The Church liturgical calendar is designed to give us an intensive study of the Bible. It is repeated each liturgical cycle so that each time we revisit it we can gain a deeper understanding of the meaning of the scripture. Week by week, the liturgy unravels the mystery of God’s plan. Through the liturgical year we learn about the mysteries of our Lord’s birth, his baptism, his teachings, his death, resurrection, ascension, the coming of the Holy Spirit upon the disciples and the awaiting of his second coming.

  1. Pray with students.

Lead students in prayer and pray in front of them. Teach them how to pray and how to put all their joys, sorrows and anxieties before God.

Read scripture together. Even short verses. The Gospel is like good bread that nourishes the heart.

  1. Sacramentalise the school and classrooms.

Make use of the visual in schools. Let students see icons, candles, statues, holy water and rosaries. Beauty has its home in God. Accessorise God. Base the visuals in your school on the liturgical school year. Have an altar which includes reminders of the liturgical season. In newsletters and communications talk about what season the Church is in and the relevant Gospel theme for the upcoming Sunday in preparation for Mass.

  1. Share personal experiences of faith with students.

 Personal testimonies, experiences and stories can open up opportunities and gateways to speak with students about faith.

  1. Form the moral conscience of your students in truth and freedom.

 I think this one is hugely important and one that is sometimes misunderstood.

In all facets of student’s education, you are preparing them for the world. Students need to understand that in whatever they do they can choose to love God and their neighbour and enrich society. Students need to be reminded, beyond preparation for a successful trade or profession, their destiny is holiness and to become saints.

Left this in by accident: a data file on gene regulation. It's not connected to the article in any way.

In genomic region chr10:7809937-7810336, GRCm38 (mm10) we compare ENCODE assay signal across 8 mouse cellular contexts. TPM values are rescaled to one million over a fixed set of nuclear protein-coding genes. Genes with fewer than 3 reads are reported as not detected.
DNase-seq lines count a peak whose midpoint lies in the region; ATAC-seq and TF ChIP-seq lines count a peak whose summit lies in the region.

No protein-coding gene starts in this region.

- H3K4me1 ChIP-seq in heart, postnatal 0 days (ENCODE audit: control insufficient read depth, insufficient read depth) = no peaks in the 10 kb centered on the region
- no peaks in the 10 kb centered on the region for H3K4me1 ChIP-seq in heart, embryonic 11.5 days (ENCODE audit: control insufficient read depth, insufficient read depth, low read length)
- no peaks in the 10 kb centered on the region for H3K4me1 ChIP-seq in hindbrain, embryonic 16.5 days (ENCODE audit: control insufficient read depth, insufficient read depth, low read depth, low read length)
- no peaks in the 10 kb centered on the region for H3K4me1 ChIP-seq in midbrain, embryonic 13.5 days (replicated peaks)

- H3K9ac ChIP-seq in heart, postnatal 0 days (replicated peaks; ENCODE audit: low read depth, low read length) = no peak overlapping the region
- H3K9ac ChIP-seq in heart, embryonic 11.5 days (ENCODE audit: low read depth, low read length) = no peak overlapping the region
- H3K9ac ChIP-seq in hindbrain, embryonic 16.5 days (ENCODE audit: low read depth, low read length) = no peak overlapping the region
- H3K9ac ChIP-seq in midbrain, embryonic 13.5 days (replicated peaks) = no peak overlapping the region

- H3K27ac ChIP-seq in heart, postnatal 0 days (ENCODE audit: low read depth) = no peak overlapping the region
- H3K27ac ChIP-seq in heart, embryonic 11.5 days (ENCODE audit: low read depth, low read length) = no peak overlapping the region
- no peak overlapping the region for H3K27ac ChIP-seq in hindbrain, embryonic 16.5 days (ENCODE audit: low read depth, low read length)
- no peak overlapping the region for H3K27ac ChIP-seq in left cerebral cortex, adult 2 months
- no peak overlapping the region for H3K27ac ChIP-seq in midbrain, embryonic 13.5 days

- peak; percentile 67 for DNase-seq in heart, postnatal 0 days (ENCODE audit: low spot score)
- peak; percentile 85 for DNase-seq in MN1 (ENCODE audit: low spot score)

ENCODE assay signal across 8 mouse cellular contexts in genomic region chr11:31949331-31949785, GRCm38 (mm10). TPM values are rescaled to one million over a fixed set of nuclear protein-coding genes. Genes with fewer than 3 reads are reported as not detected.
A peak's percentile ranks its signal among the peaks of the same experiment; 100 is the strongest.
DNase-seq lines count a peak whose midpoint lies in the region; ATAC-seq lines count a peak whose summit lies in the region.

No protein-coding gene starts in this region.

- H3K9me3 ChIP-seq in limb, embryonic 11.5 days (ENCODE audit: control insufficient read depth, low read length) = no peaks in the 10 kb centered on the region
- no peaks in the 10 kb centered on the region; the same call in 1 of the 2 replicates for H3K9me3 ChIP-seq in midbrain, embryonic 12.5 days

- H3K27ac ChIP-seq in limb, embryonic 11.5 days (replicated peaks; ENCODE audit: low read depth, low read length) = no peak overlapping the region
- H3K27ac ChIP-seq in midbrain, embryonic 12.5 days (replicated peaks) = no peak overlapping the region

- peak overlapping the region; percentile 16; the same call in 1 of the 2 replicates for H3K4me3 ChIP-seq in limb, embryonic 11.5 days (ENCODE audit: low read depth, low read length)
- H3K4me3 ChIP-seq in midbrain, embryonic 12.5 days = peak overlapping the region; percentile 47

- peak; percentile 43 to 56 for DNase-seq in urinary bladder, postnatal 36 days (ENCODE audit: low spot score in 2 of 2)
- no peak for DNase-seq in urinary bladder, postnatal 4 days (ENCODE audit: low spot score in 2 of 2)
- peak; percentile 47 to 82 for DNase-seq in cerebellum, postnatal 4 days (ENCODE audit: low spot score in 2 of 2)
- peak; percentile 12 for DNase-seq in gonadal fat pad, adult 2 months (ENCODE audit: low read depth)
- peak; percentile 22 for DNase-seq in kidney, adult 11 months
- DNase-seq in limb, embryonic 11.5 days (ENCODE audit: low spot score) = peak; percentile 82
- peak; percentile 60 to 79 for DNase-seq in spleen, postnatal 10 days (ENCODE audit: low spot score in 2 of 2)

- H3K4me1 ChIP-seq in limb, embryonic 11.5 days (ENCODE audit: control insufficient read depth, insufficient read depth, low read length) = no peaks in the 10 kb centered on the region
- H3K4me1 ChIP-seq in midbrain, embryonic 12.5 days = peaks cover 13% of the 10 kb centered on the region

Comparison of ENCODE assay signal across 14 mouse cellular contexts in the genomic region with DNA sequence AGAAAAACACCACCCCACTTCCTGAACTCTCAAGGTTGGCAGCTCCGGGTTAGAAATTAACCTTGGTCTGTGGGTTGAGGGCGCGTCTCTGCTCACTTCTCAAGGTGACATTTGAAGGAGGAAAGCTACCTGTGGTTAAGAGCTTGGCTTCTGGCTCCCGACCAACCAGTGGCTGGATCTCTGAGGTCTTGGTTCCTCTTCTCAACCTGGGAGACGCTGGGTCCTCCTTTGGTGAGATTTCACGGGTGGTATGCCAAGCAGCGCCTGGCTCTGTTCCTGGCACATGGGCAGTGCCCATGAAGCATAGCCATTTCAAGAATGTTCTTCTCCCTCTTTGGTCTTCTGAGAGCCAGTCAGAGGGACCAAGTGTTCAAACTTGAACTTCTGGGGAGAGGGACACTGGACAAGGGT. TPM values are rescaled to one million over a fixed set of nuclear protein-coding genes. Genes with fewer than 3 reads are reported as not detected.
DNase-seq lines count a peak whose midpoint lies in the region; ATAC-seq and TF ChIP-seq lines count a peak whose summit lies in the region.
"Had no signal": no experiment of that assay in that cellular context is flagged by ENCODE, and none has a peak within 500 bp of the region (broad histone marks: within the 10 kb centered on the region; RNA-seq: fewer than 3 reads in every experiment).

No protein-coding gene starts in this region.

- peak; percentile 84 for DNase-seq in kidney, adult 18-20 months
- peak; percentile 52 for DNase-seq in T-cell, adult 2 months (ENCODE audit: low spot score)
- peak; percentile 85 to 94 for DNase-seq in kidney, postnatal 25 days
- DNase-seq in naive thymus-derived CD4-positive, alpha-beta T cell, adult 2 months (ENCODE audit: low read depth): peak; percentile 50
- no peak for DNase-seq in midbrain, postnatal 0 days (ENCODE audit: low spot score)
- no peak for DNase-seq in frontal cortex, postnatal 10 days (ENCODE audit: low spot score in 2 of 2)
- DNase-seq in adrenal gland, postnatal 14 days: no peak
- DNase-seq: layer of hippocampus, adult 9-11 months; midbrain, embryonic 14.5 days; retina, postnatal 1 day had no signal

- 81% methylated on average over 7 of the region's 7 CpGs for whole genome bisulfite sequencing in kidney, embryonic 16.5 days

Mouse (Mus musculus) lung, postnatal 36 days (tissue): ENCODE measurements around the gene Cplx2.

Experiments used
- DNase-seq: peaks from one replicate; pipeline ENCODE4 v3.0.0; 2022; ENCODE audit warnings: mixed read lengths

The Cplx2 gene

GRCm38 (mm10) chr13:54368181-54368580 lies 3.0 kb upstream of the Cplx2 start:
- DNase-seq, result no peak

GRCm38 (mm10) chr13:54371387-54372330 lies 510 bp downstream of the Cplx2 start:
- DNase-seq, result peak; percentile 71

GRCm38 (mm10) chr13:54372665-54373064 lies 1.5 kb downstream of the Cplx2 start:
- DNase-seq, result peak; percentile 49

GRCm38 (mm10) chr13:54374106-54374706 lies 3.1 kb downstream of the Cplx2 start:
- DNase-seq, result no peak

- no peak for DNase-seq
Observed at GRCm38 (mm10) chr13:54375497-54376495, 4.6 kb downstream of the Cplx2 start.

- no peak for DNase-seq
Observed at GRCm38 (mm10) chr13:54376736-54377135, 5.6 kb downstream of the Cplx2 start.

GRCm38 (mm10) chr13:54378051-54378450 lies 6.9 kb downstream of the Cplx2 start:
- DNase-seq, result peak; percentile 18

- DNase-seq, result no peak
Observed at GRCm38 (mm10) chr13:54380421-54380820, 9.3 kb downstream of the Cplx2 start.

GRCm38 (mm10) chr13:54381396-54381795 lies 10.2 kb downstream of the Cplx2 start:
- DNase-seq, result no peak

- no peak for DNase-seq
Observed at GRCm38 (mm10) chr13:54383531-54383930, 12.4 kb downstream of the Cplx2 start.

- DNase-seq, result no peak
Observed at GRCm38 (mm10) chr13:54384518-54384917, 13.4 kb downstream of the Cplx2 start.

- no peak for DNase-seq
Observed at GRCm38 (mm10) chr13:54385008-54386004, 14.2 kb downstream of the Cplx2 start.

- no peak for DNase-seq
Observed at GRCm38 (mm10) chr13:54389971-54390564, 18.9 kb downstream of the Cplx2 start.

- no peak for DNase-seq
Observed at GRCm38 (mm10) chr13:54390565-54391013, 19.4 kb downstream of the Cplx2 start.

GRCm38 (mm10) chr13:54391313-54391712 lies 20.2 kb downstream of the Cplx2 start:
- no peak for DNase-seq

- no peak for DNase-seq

Schools and educators need to look beyond education as merely an instrument for the acquisition of ‘information’.

St John Chrysostom puts it beautifully:

“Let everything take second place to our care of our children, our bringing them up to the discipline and instruction of the Lord. If from the beginning we teach them to love true wisdom, they will have great wealth and glory than riches can provide. If a child learns a trade, or is highly educated for a lucrative profession, all this is nothing compared to the art of detachment from riches; if you want to make your child rich, teach him this. He is truly rich who does not desire great possessions, or surround himself with wealth, but who requires nothing…Don’t think that only monks need to learn the Bible; Children about to go our into the world stand in greater need of Scriptural knowledge.” Homilies on Ephesians, Homily 21

Christ and scripture need to be at the center of Catholic Schools. Schools and educators need to instill a passion for wisdom and a thirst for truth. You need to gently challenge students to think and not tell them how to think.

From the beginning we learn from the story of Adam and Eve, that God in his divine glory gave them choice. In his infinite love, God has given us all the freedom to choose him. In the parable of the prodigal son we see that freedom includes the possibility of the son leaving home, going to a distant country and losing everything.  We also need to give students the freedom to choose God, even if they challenge their faith. It is through our love that we will draw them to Christ.

Theresa Simon

Theresa Simon is a Maronite Catholic and former secondary school teacher. This paper was presented at a spirituality day at The Maronite College of the Holy Family. Together with two other women she runs an independent social media initiative @livingmaronite.